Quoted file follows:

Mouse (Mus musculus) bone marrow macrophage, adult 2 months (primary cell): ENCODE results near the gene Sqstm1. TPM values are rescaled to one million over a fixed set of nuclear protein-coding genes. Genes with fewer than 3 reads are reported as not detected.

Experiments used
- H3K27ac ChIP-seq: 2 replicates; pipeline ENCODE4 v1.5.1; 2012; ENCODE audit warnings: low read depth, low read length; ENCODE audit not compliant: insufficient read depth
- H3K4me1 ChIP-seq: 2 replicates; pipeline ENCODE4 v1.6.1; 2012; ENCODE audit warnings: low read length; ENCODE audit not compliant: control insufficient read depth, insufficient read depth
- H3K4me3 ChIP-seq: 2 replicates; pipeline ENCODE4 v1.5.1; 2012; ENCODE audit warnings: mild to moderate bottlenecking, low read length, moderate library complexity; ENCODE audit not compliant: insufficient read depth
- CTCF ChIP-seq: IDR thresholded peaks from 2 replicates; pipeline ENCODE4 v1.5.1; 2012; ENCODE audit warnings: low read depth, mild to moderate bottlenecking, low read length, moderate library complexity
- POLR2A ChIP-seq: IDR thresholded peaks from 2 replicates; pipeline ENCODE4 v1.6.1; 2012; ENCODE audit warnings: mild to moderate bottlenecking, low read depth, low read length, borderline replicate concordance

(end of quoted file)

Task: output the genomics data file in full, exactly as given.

Mouse (Mus musculus) bone marrow macrophage, adult 2 months (primary cell): ENCODE results near the gene Sqstm1. TPM values are rescaled to one million over a fixed set of nuclear protein-coding genes. Genes with fewer than 3 reads are reported as not detected.

Experiments used
- H3K27ac ChIP-seq: 2 replicates; pipeline ENCODE4 v1.5.1; 2012; ENCODE audit warnings: low read depth, low read length; ENCODE audit not compliant: insufficient read depth
- H3K4me1 ChIP-seq: 2 replicates; pipeline ENCODE4 v1.6.1; 2012; ENCODE audit warnings: low read length; ENCODE audit not compliant: control insufficient read depth, insufficient read depth
- H3K4me3 ChIP-seq: 2 replicates; pipeline ENCODE4 v1.5.1; 2012; ENCODE audit warnings: mild to moderate bottlenecking, low read length, moderate library complexity; ENCODE audit not compliant: insufficient read depth
- CTCF ChIP-seq: IDR thresholded peaks from 2 replicates; pipeline ENCODE4 v1.5.1; 2012; ENCODE audit warnings: low read depth, mild to moderate bottlenecking, low read length, moderate library complexity
- POLR2A ChIP-seq: IDR thresholded peaks from 2 replicates; pipeline ENCODE4 v1.6.1; 2012; ENCODE audit warnings: mild to moderate bottlenecking, low read depth, low read length, borderline replicate concordance